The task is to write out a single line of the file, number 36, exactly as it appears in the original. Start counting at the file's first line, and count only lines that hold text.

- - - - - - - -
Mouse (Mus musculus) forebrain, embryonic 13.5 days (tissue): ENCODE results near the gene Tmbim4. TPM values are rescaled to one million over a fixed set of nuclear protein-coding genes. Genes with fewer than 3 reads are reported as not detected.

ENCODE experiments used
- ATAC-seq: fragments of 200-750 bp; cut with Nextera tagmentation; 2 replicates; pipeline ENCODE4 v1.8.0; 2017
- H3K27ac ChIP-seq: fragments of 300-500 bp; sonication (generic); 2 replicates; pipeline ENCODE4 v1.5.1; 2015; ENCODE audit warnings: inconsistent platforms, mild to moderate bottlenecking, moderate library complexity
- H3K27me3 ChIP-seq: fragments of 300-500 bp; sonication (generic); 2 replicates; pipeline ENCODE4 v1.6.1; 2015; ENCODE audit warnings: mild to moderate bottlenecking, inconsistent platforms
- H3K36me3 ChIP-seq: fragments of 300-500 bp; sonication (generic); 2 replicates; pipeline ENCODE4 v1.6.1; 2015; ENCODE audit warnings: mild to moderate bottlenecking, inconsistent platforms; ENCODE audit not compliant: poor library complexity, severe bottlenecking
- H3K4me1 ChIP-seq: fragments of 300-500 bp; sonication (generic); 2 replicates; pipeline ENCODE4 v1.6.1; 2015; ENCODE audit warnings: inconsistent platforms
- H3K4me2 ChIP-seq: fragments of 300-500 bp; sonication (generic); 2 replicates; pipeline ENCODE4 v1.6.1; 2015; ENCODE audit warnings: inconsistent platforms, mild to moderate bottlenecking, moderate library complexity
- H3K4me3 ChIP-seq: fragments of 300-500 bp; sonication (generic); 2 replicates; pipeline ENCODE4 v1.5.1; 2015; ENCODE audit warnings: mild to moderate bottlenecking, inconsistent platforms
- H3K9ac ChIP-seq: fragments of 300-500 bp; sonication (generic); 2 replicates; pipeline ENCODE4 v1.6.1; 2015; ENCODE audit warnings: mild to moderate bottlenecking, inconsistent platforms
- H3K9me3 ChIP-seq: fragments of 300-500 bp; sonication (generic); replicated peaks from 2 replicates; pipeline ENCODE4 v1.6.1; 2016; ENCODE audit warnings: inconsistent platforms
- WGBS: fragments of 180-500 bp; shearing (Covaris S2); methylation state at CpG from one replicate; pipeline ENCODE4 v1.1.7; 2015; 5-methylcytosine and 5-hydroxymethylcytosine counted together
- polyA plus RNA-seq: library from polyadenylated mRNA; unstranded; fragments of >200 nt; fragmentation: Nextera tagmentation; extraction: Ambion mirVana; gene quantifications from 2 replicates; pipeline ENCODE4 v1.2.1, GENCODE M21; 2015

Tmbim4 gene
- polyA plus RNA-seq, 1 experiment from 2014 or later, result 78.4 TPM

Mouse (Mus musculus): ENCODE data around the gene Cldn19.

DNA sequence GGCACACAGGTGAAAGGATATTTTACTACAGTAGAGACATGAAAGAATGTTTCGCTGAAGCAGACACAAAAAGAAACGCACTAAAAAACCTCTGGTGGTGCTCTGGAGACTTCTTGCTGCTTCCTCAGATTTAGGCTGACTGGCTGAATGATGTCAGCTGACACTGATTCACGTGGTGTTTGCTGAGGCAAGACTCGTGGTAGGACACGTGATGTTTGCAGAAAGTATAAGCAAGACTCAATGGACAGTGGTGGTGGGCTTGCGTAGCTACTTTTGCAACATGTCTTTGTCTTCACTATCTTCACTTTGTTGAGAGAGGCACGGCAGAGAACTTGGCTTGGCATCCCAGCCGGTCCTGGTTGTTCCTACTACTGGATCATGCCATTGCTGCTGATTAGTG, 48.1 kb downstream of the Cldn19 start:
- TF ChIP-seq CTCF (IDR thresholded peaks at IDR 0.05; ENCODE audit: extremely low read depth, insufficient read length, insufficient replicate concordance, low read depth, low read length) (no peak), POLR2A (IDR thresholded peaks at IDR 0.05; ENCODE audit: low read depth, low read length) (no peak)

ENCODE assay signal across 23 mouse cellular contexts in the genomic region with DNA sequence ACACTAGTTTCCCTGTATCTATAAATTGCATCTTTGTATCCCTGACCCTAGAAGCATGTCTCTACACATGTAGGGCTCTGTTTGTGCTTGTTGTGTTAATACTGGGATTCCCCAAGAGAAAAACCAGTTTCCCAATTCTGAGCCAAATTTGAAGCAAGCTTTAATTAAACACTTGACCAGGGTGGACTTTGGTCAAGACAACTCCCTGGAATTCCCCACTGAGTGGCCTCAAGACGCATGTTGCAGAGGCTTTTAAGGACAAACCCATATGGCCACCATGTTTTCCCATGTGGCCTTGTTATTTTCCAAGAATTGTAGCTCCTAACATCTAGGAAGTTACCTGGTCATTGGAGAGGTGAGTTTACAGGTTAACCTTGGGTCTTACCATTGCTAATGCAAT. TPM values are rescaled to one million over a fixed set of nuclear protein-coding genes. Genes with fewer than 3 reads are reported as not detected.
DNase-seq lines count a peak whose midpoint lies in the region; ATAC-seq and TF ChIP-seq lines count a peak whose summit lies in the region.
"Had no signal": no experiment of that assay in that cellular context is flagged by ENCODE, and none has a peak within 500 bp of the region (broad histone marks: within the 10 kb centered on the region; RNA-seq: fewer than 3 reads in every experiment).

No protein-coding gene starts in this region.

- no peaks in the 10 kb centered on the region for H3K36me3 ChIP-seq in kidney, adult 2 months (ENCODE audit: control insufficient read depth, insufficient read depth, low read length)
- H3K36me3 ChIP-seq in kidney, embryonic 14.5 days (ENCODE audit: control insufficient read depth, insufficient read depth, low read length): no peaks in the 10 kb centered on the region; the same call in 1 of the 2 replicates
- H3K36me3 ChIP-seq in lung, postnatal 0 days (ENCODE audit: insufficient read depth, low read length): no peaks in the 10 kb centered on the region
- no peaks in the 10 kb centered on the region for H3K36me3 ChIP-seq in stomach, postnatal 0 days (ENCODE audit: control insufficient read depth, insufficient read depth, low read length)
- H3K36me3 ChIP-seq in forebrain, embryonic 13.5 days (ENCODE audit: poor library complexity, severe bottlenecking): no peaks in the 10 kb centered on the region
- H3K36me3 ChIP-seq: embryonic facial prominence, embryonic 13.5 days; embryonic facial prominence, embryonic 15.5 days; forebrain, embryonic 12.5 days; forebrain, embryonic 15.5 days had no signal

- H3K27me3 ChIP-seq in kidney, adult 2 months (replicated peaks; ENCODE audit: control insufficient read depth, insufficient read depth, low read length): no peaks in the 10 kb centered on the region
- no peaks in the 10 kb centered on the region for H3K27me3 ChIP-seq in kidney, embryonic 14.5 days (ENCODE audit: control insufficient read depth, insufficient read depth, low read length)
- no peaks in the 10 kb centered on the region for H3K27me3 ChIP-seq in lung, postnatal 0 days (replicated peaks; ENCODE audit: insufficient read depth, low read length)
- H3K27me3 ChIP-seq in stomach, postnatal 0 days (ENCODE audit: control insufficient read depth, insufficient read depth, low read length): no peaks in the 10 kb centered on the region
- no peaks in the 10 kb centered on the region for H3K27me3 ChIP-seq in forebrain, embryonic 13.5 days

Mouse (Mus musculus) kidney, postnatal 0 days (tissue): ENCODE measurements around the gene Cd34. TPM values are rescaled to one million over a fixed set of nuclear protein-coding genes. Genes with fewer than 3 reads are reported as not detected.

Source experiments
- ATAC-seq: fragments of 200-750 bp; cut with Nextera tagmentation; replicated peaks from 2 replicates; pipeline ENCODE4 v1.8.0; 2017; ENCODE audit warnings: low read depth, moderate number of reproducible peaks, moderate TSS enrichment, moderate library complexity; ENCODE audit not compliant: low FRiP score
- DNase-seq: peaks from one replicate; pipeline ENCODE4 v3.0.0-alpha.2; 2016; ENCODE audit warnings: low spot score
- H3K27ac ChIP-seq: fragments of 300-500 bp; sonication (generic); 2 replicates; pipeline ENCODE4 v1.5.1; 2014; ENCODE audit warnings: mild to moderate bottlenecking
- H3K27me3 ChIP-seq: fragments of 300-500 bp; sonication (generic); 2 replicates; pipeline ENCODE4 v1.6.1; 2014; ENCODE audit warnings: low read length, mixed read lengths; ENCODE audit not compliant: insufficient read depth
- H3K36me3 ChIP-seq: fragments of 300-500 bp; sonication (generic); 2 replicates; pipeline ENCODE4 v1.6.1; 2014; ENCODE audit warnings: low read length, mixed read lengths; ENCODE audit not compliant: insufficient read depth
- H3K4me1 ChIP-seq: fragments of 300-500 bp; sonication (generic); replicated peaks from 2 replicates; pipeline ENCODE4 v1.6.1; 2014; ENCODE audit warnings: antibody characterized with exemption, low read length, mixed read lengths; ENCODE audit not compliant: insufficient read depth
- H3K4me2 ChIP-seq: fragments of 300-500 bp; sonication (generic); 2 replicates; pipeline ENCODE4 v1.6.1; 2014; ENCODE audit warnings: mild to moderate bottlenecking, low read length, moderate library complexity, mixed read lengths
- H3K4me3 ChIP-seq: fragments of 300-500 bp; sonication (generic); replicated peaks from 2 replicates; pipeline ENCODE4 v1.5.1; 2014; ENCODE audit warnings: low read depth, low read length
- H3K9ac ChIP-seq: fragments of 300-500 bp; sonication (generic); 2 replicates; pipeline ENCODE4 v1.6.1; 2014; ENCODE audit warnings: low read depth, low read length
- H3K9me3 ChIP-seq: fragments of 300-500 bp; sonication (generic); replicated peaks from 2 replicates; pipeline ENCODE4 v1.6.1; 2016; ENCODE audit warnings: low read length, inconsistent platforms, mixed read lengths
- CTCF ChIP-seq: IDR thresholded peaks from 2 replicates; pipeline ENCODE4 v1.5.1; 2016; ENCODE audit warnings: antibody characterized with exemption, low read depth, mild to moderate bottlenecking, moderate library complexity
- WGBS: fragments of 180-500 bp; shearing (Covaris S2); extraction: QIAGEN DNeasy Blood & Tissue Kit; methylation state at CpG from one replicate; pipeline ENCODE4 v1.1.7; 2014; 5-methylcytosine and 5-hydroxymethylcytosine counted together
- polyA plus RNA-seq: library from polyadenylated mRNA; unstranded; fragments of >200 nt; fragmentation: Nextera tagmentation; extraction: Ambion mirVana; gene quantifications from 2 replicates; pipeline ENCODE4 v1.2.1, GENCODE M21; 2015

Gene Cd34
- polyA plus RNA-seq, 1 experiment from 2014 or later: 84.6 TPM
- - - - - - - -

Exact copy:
- ATAC-seq: fragments of 200-750 bp; cut with Nextera tagmentation; replicated peaks from 2 replicates; pipeline ENCODE4 v1.8.0; 2017; ENCODE audit warnings: low read depth, moderate number of reproducible peaks, moderate TSS enrichment, moderate library complexity; ENCODE audit not compliant: low FRiP score